Terry Daniher

Terry DaniherInducted 1998 for achievements in Australian Rules


"A great Essendon captain, who was aggressive, versatile and led by example. Daniher was extremely mobile, took a good mark and could hold down any position." Biography, Essendon Football Club

Terry was born on 15 August 1957 in West Wyalong, and grew up on the family farm at Ungarie, northwest of Wagga Wagga.  He attended Ungarie Central School until Year 10, when he left and became a farmer.

Throughout his childhood Terry developed his love for sport, in particular, Australian Rules football.  He played in the Northern Riverina Football League (NRFL) on Saturdays and played rugby league in school matches.  Ungarie was his home team, and in 1973, Terry played in a Grand Final with his father Jim.  Terry was aged fifteen, Jim was forty-four. 

During his time in the NRFL, Terry won several Best and Fairest Awards.  In 1975 he played with Ariah Park – Mirrool in the South West District Football League. 

In 1976 Terry was recruited by the South Melbourne Football Club (the Swans), and played a total of 19 games for them that year.  After finishing with the Swans, he almost signed to Fitzroy, but was instead traded to the Essendon Bombers in exchange for midfielder Neville Fields.

The Captain of Essendon

When Terry first joined Essendon he distinguished himself as a full forward, but by 1982, he had become a versatile adaptable player who could perform equally well in attack or defence.

As Captain of the Essendon (a position he took in 1983) he was an inspiration to all.

Terry played 313 professional VFL/AFL games, mainly for Essendon, scoring a career total of 470 goals. He appeared in four Grand Finals and won two Premierships (1984 and 1985). In 1982 he was voted the Club's Best and Fairest, and made the All Australian team three times (in 1983, 1985 and 1988).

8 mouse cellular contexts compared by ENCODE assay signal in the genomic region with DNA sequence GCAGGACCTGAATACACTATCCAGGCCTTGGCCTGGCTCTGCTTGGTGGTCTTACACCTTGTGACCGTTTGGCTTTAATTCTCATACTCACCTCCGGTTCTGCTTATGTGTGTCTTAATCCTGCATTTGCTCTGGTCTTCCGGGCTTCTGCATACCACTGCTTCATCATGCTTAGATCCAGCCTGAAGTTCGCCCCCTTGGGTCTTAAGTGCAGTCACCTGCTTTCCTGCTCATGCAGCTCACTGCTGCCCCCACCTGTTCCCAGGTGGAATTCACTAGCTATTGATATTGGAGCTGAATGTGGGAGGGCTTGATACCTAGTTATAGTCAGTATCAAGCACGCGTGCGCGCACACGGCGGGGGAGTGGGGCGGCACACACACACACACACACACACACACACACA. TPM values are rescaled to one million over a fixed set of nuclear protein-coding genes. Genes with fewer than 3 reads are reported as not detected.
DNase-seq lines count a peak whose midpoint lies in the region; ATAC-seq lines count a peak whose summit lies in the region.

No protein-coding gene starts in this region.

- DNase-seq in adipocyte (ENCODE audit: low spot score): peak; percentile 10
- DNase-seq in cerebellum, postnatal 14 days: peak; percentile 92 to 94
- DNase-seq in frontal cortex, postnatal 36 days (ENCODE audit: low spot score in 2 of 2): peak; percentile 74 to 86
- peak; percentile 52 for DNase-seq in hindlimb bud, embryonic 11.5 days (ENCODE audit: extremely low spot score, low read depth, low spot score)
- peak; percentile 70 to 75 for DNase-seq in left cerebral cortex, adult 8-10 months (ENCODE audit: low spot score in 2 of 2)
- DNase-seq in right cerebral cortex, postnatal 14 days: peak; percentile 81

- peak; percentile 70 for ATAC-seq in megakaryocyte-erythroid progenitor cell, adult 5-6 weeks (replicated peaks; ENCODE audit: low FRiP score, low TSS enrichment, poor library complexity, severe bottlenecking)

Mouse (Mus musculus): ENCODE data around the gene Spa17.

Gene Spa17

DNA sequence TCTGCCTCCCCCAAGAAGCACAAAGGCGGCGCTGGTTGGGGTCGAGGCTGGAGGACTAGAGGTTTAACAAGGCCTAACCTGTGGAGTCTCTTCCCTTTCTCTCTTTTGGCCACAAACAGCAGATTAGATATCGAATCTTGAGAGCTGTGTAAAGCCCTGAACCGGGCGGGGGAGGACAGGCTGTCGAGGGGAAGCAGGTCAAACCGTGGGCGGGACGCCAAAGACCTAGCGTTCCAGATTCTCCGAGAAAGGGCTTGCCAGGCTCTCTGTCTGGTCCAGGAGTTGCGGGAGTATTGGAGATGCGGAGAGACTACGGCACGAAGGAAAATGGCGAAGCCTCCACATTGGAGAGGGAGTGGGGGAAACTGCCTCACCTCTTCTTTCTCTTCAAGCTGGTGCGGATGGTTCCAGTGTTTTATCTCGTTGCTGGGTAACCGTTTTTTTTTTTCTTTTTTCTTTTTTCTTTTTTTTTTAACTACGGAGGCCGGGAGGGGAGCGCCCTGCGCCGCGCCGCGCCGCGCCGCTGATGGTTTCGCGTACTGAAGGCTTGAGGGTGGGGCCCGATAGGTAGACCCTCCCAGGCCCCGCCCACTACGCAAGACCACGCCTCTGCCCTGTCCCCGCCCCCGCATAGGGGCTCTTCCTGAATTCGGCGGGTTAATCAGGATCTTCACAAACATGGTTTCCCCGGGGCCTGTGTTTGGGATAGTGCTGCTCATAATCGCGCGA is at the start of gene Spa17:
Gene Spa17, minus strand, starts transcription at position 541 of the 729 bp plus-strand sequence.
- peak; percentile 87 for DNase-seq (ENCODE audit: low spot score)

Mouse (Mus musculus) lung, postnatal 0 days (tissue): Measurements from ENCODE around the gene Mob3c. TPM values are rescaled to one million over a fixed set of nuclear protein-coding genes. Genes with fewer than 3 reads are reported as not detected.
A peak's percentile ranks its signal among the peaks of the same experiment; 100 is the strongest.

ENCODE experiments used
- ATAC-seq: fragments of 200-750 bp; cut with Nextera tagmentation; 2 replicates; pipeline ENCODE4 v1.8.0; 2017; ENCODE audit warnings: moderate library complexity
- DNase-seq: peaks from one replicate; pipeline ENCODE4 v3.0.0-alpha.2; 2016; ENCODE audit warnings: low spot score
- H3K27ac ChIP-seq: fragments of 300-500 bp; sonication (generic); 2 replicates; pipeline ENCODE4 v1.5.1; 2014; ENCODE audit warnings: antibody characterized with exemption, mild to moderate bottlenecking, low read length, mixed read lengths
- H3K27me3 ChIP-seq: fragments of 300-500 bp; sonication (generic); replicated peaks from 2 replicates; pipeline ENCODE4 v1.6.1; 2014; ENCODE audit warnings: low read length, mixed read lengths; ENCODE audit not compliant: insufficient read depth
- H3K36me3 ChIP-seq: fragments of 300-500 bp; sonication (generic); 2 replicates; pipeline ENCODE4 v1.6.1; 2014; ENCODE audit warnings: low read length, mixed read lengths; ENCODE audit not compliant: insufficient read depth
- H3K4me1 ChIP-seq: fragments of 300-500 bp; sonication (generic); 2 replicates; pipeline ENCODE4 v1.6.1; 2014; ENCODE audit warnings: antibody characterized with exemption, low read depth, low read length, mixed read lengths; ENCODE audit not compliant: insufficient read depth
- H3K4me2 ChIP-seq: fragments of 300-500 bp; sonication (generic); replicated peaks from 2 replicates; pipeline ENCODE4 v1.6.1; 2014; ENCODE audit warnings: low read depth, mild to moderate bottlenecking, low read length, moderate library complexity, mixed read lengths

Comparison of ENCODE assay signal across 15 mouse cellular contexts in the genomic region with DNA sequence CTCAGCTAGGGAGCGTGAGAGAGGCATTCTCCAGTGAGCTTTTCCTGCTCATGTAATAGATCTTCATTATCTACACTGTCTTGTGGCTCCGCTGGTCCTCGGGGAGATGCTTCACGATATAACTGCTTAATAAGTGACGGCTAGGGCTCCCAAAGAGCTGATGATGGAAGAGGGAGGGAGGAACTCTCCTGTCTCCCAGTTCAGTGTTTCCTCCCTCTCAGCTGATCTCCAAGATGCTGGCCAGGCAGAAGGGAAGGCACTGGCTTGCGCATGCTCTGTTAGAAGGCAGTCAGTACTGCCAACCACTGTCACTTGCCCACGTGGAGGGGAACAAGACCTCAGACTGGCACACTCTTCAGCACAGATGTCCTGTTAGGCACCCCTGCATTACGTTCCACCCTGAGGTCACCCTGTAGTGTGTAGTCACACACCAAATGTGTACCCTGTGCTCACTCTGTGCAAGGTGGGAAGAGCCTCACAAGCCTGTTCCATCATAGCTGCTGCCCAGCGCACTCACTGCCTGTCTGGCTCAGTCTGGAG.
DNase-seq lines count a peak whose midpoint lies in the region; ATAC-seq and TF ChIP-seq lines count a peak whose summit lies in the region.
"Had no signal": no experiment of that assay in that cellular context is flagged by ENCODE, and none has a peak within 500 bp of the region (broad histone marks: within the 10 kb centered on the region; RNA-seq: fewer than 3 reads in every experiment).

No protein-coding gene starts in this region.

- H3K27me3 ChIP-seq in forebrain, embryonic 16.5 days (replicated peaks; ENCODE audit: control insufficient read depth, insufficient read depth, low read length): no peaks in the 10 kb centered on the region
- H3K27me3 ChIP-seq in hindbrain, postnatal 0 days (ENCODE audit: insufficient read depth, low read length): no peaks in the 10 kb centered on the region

Terry was the first in the Daniher dynasty, one of football's most loved families. In 1990 Kevin Sheedy (Essendon coach from 1981 – 2007) brought four of the Danihers together to play for the Bombers. Terry, Neale, Anthony and Chris played two games together – one for Essendon and one for NSW in a State game against Victoria – making them the only four brothers in the history of football to ever run out together.

When all the brothers played for Essendon, Sheedy allowed each of them to start on the ground. Neale began at full-forward, Anthony on the wing, Chris in the centre and Terry at full-back.

In 1993 Terry returned to the Riverina and became Captain/Coach of the Wagga Tigers, a position he held until 1998. During that time, he led the team to five Premierships and one State Championship. His record over six years was 117 wins out of 128 games. In 1999 he returned to Essendon to take up a coaching position.

Terry finished coaching AFL in 2007 following stints with Essendon (four years), Collingwood (one year), St. Kilda (two years) and Carlton (two years). He coached the Victorian Country Football League (VCFL) for the 2008 National Country Championships and worked in the VCFL 'Back to Grass Roots' program. The latter involved conducting coaching/motivation clinics throughout regional Victoria and southern NSW.

Taking the Community by Storm

Terry now lives with his family in North Balwyn. In 2009 he founded his own property maintenance business called TD Services. Property maintenance is not a new industry for Terry. He, along with his brothers, created a Facilities Management business in the late 1980s which expanded over the years and today services large commercial contracts in this field.

On Saturday 11 June 2016 Terry made a comeback on the football field in Ungarie, returning home to celebrate 100 years of football. To mark the occasion, the small township hosted rivals West Wyalong – Girral in the round nine Northern Riverina League clash at Ungarie Recreation Ground.

It was the first time Terry had played for Ungarie since 1976. When he joined younger brother Chris on the Ungarie team, he did so under one condition: that he would see how many numbers they had first. He didn't want to put any young blokes out. He also wanted to see how the conditions were, saying 'I'd rather be standing around the fire than running around.'

Regardless of the outcome, the prospect of Terry returning to his old stomping ground took the community by storm.